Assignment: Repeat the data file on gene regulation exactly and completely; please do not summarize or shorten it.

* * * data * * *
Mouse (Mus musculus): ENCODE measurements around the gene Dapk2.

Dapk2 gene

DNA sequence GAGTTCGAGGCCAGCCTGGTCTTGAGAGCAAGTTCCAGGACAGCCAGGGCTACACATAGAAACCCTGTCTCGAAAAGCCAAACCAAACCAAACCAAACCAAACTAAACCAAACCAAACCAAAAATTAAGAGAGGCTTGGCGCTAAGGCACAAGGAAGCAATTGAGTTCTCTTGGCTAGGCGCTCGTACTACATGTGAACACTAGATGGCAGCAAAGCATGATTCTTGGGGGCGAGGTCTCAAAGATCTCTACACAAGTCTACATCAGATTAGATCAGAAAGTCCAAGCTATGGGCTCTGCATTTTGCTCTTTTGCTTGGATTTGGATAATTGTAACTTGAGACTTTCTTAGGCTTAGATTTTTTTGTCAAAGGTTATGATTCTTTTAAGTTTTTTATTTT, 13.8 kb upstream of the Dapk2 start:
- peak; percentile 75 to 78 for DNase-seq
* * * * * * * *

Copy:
Mouse (Mus musculus): ENCODE measurements around the gene Dapk2.

Dapk2 gene

DNA sequence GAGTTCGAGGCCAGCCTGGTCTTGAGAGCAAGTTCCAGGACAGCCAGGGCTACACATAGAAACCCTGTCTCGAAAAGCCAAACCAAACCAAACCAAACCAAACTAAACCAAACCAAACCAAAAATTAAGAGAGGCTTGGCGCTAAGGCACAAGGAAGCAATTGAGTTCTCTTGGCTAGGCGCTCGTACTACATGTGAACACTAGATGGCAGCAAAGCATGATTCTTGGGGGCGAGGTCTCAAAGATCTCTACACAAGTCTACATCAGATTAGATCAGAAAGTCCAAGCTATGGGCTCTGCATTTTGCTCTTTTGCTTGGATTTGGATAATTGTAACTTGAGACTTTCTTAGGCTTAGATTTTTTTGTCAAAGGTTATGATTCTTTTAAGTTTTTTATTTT, 13.8 kb upstream of the Dapk2 start:
- peak; percentile 75 to 78 for DNase-seq